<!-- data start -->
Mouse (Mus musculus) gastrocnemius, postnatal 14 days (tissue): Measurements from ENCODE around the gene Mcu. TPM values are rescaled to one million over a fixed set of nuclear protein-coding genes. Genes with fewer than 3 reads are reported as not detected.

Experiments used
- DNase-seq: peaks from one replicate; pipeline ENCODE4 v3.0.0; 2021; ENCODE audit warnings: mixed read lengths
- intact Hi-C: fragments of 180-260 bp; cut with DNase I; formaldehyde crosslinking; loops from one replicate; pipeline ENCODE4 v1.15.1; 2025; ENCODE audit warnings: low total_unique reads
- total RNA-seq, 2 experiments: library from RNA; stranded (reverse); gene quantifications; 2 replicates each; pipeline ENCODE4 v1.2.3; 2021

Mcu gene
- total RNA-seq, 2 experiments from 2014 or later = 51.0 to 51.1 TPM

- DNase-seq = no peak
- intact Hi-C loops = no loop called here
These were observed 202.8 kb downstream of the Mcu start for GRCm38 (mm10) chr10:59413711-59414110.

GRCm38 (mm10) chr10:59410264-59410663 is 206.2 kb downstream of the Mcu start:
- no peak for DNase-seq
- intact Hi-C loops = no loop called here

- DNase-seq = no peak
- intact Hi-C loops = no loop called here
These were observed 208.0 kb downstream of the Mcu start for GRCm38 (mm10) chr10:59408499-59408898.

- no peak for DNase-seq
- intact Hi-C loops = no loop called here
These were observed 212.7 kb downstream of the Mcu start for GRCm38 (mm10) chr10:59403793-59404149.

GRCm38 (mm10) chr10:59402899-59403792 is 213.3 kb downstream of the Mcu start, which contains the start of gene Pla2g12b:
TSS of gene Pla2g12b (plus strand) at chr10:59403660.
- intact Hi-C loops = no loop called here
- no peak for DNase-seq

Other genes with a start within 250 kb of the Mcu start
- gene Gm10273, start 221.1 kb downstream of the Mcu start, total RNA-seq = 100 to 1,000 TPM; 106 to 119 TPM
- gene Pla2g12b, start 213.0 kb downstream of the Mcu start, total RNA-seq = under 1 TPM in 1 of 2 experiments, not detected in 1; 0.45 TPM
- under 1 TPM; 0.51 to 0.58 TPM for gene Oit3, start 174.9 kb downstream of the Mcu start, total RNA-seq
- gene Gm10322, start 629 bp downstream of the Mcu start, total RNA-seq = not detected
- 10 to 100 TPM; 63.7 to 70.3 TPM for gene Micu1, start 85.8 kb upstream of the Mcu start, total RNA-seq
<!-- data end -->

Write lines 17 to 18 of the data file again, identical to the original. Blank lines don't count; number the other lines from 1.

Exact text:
- no peak for DNase-seq
- intact Hi-C loops = no loop called here